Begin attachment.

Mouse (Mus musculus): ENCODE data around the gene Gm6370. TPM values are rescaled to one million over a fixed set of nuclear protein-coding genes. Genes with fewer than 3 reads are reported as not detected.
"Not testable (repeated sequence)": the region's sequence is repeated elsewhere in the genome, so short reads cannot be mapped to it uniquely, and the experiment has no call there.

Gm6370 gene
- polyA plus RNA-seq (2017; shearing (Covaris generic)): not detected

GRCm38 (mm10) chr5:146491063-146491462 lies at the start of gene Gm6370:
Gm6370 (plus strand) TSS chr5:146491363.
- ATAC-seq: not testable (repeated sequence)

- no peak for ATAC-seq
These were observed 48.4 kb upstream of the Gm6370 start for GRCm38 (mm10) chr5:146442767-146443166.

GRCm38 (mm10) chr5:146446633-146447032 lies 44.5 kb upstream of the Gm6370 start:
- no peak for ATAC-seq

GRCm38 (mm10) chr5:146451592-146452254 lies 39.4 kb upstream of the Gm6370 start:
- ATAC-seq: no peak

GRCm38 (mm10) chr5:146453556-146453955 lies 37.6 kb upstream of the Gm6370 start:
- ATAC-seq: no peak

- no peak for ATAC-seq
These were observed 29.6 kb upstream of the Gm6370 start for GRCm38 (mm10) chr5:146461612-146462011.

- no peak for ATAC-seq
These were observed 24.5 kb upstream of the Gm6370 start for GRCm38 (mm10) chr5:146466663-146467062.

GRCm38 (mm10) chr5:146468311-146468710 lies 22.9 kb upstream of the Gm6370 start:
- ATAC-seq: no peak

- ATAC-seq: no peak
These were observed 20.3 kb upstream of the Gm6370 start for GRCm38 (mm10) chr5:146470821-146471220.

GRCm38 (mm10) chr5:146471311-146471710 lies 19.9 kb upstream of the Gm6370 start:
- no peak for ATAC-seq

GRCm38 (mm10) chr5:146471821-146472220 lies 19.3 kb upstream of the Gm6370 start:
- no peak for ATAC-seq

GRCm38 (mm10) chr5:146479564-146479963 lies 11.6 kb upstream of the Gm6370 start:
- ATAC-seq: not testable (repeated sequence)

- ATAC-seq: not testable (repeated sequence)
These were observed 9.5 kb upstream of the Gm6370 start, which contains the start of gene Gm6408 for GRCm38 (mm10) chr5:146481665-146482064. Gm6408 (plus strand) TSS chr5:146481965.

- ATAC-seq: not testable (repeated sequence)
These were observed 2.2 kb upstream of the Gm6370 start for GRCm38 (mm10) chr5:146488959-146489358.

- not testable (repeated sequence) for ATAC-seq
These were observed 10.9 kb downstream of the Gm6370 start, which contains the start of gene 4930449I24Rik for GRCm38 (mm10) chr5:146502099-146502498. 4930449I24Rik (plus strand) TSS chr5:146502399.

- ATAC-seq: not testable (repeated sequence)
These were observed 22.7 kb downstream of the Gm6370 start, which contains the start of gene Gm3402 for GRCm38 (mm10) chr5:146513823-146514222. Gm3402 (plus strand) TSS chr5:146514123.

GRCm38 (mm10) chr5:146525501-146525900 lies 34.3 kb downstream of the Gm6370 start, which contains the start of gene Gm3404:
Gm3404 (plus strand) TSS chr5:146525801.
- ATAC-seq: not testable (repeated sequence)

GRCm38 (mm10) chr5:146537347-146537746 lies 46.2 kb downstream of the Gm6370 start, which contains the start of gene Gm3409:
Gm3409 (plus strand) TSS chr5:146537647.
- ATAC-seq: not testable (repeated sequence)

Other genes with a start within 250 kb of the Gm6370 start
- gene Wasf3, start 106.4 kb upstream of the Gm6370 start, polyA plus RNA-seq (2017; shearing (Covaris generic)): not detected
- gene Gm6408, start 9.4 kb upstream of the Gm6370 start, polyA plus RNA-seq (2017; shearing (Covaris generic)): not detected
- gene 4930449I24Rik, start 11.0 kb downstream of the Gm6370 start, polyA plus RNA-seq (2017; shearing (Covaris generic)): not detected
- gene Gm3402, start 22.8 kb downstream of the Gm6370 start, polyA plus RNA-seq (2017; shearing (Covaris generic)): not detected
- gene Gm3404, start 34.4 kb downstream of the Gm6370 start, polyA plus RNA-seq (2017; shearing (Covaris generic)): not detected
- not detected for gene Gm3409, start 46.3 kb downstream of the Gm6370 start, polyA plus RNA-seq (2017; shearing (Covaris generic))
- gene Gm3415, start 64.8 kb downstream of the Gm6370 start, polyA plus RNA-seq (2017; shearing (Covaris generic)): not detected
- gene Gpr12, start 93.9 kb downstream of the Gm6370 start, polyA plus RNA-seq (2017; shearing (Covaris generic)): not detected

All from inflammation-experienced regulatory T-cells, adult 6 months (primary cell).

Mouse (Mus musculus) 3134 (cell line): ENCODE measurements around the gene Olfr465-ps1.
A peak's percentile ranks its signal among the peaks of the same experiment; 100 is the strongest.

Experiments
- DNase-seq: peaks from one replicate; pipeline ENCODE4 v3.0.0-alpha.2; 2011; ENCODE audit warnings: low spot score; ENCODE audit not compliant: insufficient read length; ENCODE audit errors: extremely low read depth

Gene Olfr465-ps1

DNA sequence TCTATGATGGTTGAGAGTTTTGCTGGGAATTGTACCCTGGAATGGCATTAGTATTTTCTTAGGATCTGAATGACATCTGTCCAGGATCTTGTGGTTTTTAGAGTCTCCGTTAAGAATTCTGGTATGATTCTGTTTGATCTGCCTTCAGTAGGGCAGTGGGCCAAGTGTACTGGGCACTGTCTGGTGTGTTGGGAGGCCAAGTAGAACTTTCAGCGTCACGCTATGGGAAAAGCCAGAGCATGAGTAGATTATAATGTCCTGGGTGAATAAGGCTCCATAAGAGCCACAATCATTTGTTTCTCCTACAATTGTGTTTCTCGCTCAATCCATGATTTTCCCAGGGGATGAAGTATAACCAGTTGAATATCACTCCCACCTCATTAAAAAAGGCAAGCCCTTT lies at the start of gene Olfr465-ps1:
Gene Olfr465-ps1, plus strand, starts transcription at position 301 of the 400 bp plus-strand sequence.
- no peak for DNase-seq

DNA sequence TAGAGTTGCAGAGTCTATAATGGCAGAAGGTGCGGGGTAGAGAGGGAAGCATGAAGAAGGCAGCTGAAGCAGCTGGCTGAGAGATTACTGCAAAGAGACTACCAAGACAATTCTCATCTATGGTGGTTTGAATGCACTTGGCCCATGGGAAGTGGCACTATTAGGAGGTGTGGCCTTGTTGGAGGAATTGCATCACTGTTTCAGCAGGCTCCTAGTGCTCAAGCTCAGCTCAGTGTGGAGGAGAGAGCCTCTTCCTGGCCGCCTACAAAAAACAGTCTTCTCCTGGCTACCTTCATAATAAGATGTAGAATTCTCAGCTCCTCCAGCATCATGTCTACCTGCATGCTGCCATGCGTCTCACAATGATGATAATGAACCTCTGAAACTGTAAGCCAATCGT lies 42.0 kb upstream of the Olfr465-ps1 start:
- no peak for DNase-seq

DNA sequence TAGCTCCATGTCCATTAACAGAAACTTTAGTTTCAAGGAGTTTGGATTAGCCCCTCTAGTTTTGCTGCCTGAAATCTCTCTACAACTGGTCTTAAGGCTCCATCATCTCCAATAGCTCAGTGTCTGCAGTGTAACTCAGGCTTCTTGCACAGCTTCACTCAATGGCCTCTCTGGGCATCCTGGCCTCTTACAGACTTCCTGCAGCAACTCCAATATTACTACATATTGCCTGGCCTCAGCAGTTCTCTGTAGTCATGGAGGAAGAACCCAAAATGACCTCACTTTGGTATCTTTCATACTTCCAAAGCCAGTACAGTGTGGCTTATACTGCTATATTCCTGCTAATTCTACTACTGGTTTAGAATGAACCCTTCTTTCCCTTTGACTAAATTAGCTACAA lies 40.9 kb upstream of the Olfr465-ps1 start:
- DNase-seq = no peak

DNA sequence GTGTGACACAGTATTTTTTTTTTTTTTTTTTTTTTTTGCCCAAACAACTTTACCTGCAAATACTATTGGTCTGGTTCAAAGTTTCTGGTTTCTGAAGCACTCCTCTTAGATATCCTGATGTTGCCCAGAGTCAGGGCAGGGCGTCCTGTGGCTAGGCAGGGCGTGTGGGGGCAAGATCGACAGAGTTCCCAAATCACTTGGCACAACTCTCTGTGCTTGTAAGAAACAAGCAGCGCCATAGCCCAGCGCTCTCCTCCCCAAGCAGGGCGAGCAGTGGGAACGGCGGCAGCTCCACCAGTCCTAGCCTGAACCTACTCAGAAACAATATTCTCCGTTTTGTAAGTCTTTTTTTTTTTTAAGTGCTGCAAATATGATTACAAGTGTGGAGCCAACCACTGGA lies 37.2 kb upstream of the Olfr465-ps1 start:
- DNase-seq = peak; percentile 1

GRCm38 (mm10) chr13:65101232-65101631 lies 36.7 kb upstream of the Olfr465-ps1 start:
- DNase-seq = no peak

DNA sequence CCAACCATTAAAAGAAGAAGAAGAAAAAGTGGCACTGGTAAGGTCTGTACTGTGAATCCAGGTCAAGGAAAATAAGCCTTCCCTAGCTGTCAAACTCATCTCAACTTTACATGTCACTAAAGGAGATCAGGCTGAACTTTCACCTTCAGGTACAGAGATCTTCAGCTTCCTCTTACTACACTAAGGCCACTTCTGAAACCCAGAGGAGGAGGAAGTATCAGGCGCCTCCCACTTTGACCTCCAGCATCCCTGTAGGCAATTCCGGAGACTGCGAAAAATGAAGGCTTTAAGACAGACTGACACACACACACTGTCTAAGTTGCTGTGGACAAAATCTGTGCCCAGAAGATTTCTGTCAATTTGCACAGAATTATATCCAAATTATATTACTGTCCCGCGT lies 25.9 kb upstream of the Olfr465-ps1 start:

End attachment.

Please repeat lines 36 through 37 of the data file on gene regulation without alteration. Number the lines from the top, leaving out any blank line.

- ATAC-seq: not testable (repeated sequence)
These were observed 22.7 kb downstream of the Gm6370 start, which contains the start of gene Gm3402 for GRCm38 (mm10) chr5:146513823-146514222. Gm3402 (plus strand) TSS chr5:146514123.